On Thursday, the actress vowed to join Friday protests at the Capitol "inspired and emboldened by the incredible movement our youth have created".
"She read the read the [Intergovernmental Panel on Climate Change] report and she realized that the crisis was barreling straight at us, like a train", Fonda said, "and looked around and people weren't behaving appropriately".
When Law&Crime asked for information on the arrest, Capitol police did not discuss it in particular.
She wrote on her website: 'I can no longer stand by and let our elected officials ignore - and even worse - empower - the industries that are destroying our planet for profit.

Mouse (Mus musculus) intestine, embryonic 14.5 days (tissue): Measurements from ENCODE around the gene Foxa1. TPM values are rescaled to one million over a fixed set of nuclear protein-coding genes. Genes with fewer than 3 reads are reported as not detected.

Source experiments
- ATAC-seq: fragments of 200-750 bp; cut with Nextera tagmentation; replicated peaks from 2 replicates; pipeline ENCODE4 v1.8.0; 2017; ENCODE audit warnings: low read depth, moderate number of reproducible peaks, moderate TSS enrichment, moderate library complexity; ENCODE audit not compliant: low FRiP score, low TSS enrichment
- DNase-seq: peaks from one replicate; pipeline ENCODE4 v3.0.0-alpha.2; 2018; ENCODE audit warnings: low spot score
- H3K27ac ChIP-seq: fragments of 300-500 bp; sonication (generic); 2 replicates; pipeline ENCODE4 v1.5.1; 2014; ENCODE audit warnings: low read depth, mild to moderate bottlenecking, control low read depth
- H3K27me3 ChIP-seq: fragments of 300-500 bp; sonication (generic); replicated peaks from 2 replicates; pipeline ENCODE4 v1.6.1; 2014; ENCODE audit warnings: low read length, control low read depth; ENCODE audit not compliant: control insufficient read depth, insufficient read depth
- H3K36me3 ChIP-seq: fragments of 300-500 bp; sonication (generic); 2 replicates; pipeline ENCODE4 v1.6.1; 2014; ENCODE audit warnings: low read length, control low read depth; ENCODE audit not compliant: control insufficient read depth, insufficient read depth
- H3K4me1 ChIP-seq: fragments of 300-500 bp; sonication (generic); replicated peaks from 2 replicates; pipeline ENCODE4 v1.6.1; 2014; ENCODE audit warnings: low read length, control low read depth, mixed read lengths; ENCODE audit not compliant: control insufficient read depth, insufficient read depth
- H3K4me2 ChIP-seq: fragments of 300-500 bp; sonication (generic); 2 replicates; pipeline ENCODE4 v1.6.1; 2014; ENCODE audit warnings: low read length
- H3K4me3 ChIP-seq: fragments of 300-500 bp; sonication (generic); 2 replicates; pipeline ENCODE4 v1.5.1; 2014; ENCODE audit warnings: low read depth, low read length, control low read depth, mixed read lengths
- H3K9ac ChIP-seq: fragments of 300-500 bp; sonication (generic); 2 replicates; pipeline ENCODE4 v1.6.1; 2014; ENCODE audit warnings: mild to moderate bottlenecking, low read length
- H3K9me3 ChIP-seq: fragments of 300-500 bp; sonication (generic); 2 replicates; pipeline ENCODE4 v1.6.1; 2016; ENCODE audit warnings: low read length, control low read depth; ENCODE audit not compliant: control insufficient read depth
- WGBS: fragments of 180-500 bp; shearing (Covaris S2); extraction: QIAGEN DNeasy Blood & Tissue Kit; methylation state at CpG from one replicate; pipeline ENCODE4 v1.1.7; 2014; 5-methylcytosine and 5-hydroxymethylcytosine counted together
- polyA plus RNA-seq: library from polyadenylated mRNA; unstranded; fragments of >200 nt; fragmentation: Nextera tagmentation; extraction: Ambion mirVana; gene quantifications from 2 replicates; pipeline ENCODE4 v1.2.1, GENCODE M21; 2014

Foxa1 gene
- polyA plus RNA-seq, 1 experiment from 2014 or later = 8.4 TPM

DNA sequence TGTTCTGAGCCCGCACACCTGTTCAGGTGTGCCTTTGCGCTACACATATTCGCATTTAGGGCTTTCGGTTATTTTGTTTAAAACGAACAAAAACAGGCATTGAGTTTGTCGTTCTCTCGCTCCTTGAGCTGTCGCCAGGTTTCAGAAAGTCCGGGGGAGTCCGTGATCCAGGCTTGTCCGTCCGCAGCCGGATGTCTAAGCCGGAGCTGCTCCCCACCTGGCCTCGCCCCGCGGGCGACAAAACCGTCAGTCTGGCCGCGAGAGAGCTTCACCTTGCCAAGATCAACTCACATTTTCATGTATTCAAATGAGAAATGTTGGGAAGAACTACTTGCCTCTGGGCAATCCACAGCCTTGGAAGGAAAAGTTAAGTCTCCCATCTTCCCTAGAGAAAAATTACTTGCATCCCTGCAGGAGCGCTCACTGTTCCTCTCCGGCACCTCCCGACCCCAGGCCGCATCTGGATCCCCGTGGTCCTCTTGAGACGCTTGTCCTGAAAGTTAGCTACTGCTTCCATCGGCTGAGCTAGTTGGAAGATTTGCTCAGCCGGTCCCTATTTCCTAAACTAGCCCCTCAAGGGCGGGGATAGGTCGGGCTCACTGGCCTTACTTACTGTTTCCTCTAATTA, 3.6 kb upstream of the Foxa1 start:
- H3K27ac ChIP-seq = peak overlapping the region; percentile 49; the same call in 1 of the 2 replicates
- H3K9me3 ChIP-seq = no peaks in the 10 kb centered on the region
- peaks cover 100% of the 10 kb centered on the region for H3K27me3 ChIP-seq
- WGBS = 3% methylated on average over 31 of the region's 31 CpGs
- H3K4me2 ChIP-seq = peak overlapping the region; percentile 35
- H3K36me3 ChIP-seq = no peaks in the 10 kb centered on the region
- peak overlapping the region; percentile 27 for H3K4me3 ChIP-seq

Along with Fonda, speakers at Friday's launch event preceding the civil disobedience included Keya Chatterjee, executive director of U.S. Climate Action Network; high school senior and climate striker Jerome Foster; author and activist Naomi Klein; Annie Leonard, executive director of Greenpeace USA; biologist and author Sandra Steingraber; and Kerene N. Tayloe, director of federal legislative affairs at WE ACT for Environmental Justice.
In a recent interview, the aging actress said she was inspired by children such as Swedish climate activist Greta Thunberg. "And that really hit me".
Online, Fonda was criticized for the move, with many calling her "Hanoi Jane", a nickname she picked up for her protests during the Vietnam War.
The arrest came after the Grace and Frankie star launched her "Fire Drill Fridays" civil disobedience campaign, demanding urgent action to battle climate change.
"I think every single human being has to say, 'What can I do to put this at the forefront?'" Fonda added.